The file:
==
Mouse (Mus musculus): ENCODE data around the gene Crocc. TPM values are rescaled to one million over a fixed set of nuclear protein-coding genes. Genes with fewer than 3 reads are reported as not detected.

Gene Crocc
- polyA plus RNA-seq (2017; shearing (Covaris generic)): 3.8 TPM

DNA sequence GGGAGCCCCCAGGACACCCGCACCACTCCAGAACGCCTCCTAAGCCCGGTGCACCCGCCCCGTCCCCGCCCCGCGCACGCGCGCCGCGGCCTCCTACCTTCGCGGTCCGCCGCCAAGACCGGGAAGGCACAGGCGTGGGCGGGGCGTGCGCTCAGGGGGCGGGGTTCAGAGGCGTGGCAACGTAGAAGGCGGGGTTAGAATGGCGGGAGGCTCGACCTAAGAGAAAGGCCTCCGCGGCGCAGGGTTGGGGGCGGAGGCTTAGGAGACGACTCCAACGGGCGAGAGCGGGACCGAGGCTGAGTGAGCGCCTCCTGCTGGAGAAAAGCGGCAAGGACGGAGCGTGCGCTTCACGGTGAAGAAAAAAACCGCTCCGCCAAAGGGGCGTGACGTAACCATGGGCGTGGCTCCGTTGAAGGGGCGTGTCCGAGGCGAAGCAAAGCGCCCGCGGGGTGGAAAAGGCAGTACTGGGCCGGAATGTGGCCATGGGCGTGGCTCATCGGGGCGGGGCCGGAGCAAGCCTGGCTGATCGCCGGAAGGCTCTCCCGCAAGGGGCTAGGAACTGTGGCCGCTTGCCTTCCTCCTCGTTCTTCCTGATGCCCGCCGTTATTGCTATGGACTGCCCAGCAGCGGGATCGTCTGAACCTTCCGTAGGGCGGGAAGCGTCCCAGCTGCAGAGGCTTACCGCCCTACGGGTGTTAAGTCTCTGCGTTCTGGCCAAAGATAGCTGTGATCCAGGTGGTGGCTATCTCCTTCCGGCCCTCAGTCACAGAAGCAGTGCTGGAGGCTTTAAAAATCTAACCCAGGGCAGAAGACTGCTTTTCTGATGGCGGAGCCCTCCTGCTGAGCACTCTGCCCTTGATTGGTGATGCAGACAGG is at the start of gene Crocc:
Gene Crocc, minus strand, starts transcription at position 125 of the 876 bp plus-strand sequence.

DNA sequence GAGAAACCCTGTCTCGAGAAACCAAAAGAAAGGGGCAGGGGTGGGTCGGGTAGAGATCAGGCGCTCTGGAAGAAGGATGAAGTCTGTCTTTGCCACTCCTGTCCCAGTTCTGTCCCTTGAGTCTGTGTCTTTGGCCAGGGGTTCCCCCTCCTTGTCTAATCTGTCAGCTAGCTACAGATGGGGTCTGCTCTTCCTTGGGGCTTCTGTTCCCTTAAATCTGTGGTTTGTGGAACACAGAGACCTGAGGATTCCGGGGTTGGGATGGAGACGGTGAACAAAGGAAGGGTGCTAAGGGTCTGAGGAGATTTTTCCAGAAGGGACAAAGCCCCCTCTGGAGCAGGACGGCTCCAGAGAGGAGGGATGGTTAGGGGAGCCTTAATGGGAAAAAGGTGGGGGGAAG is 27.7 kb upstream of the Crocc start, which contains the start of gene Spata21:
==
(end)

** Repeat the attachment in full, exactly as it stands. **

Mouse (Mus musculus): ENCODE data around the gene Crocc. TPM values are rescaled to one million over a fixed set of nuclear protein-coding genes. Genes with fewer than 3 reads are reported as not detected.

Gene Crocc
- polyA plus RNA-seq (2017; shearing (Covaris generic)): 3.8 TPM

DNA sequence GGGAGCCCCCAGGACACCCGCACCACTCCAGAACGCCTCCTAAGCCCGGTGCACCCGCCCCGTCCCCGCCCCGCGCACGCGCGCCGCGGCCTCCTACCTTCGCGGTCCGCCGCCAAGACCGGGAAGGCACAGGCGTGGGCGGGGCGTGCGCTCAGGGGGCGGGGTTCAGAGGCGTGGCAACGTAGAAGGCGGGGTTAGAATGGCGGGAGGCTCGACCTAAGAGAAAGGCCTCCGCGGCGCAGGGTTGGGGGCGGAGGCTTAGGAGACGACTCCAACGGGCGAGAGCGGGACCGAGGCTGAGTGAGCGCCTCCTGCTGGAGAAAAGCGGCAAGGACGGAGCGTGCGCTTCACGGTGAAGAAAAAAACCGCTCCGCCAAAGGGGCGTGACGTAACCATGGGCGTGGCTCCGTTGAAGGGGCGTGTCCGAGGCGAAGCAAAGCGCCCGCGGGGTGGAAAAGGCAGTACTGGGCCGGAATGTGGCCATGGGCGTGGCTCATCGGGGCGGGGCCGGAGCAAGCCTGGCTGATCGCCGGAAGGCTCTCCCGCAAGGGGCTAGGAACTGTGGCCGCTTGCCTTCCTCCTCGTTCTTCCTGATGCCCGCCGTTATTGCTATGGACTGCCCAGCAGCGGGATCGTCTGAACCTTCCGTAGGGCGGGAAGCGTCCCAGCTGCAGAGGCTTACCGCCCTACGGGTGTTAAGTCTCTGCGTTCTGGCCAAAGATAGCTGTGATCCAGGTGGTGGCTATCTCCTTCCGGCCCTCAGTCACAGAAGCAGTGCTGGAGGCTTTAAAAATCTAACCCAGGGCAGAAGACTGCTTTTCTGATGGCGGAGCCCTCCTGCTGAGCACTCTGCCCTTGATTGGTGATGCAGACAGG is at the start of gene Crocc:
Gene Crocc, minus strand, starts transcription at position 125 of the 876 bp plus-strand sequence.

DNA sequence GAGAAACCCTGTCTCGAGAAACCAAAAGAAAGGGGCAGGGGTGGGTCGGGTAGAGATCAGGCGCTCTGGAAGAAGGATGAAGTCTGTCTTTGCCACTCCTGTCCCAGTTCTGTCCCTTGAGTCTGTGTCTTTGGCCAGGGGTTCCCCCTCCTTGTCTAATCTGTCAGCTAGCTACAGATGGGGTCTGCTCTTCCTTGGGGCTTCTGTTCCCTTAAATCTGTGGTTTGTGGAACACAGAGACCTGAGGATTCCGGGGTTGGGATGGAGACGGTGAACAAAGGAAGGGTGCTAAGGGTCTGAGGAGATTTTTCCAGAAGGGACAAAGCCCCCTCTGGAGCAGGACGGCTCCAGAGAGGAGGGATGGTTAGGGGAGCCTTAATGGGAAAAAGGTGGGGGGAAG is 27.7 kb upstream of the Crocc start, which contains the start of gene Spata21: